Stress is what we feel when cortisol levels increase. While cortisol is a powerful anti-inflammatory, prolonged elevations are detrimental to our body’s ability to recover from daily wear and tear. Loss of resiliency in our tissues, most obviously reflected in dry, crepey skin, also takes place in our vital organs. Thus, it is important to take breaks, use your days off, play with the dog, and give your body a chance to recover.
Stress can lead to poor sleep, fatigue, brain fog, and slow recovery from minor injuries and infections. It can also create an overall negative outlook on life and a growing sense of apathy. Some prolonged stressful events cannot be avoided. Major life changes often take months to resolve. During those periods, it can be helpful to get proper nutrition, enjoy fresh air, take walks, and talk to friends.
Your body secretes stress hormones in response to a difficult or threatening situation. The most useful strategy is to take a deep breath and break the tasks ahead of you into their smallest components. What is required of you in this minute? One small action completed is the first step to overcoming stress’s powerful inertia. When the task becomes manageable, the stress hormones dissipate.
When stress, anxiety, anger, or avoidance become your immediate response to situations others seem to manage easily, you may have developed a distorted view of yourself, other people, or the world. When enduring a long, difficult, or emotionally challenging period, it is easy to lose confidence in yourself, to see other people as unreliable, and to think of the world as a difficult or dangerous place. Cognitive behavioral therapy is an effective tool to teach you to challenge the distortions and see yourself and the world in a more realistic fashion.
Stress is a biochemical reaction that can help your body and brain cope with a challenge. In cases where stress has become second nature, it is not always possible to talk yourself into a calmer state. You may have gone weeks or months without sleeping, have no appetite, feel fatigued, lack focus, misplace things, or forget appointments, but there are still things you need to do. Medication can interrupt the stress and anxiety signals and give you a break. It is important to use that pause in your stress and anxiety to examine how you developed the problem and learn more effective strategies for managing what life throws at you.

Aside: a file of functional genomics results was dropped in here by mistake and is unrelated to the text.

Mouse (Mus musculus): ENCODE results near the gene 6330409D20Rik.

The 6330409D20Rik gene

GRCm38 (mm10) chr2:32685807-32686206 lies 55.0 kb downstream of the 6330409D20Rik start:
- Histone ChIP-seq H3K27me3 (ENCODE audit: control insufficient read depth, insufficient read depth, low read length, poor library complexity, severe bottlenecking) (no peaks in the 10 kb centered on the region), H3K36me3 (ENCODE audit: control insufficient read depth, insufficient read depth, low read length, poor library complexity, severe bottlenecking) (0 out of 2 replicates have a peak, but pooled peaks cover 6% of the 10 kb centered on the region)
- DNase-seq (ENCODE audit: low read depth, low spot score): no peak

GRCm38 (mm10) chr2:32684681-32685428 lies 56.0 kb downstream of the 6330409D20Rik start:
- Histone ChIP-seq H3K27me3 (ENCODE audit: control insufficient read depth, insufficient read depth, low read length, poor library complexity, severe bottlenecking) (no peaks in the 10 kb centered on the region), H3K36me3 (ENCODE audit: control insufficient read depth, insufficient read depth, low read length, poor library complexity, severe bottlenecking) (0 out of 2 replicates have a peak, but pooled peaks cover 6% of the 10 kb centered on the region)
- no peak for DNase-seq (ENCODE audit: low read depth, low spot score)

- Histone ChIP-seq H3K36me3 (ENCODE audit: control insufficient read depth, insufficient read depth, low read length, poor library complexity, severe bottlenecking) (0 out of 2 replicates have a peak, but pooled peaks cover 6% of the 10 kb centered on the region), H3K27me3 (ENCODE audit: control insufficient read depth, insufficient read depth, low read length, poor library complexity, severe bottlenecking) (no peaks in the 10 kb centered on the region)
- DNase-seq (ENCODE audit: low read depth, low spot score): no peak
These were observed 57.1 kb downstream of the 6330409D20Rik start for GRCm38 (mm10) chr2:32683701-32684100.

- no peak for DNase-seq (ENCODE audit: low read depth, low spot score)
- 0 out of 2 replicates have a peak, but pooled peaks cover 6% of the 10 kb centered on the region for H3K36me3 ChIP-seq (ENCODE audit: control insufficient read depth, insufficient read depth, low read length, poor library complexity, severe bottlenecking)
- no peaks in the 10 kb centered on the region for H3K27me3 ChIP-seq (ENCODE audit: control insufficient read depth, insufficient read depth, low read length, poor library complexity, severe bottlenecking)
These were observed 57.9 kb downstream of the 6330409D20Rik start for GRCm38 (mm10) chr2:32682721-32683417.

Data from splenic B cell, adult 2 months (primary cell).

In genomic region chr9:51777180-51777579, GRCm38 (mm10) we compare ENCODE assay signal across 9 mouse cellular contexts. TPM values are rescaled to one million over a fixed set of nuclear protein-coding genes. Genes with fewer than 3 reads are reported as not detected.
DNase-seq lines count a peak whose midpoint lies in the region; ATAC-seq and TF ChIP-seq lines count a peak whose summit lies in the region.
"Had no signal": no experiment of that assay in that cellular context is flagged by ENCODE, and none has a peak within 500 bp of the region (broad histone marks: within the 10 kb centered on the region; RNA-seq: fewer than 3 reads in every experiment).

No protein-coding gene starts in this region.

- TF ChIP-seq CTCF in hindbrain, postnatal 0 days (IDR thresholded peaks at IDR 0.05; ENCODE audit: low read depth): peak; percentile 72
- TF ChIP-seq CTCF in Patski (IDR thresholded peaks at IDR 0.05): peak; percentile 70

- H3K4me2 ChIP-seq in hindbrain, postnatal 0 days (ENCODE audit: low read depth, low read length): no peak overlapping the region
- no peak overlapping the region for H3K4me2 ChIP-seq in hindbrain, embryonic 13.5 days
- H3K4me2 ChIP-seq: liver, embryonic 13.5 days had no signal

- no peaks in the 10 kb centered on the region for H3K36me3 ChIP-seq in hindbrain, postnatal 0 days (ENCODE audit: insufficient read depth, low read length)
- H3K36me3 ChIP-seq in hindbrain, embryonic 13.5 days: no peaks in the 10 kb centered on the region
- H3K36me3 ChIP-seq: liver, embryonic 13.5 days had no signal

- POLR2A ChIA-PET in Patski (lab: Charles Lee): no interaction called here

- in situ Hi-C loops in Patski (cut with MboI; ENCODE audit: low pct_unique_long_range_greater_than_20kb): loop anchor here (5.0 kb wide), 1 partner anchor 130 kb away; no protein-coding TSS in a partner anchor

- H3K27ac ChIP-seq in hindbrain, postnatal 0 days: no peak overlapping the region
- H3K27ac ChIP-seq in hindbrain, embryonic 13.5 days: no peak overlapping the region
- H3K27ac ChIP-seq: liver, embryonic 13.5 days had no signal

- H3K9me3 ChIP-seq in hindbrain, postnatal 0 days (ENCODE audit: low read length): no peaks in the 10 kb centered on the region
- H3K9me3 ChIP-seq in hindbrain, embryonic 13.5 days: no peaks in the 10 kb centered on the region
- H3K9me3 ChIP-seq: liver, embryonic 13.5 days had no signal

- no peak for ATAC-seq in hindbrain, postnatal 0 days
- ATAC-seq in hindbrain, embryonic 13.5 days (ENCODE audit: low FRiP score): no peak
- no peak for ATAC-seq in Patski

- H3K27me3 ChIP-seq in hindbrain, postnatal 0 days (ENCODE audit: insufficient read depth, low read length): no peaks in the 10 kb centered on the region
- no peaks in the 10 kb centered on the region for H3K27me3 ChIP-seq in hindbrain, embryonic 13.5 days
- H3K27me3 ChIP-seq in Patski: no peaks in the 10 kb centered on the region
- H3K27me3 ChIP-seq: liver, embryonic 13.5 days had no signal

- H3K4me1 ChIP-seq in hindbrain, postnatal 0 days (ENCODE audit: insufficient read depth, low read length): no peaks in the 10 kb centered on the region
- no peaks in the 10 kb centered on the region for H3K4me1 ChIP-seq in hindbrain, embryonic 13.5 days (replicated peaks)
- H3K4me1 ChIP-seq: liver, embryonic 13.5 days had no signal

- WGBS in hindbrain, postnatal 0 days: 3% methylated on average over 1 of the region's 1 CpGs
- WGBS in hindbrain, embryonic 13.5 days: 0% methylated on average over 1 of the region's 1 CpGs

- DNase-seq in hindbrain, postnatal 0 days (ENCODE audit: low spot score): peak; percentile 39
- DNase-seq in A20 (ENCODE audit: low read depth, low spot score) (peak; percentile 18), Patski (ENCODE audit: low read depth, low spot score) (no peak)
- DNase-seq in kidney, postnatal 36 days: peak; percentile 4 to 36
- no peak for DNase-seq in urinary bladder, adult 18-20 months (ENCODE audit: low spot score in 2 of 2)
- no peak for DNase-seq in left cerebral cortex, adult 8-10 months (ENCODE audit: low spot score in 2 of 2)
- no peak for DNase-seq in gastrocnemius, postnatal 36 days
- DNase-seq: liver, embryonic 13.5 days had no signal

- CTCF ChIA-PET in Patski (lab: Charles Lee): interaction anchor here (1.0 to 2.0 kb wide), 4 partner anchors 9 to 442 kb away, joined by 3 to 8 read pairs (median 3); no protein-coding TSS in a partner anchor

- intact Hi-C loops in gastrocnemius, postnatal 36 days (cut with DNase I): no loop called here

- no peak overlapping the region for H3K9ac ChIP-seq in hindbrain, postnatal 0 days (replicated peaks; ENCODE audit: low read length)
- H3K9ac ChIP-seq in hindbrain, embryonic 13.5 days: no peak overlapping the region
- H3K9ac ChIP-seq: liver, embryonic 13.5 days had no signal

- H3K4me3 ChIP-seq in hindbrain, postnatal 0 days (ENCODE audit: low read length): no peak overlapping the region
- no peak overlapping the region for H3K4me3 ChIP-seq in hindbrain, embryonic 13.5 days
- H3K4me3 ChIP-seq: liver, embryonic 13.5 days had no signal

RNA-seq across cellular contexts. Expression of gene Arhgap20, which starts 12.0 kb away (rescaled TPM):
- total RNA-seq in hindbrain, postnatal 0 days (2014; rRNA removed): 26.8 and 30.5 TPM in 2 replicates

About UT Southwestern Medical Center  
UT Southwestern, one of the nation’s premier academic medical centers, integrates pioneering biomedical research with exceptional clinical care and education. The institution’s faculty members have received six Nobel Prizes and include 26 members of the National Academy of Sciences, 20 members of the National Academy of Medicine, and 14 Howard Hughes Medical Institute Investigators. The full-time faculty of more than 3,100 is responsible for groundbreaking medical advances and is committed to translating science-driven research quickly to new clinical treatments. UT Southwestern physicians provide care in more than 80 specialties to more than 120,000 hospitalized patients, more than 360,000 emergency room cases, and oversee nearly 5 million outpatient visits a year.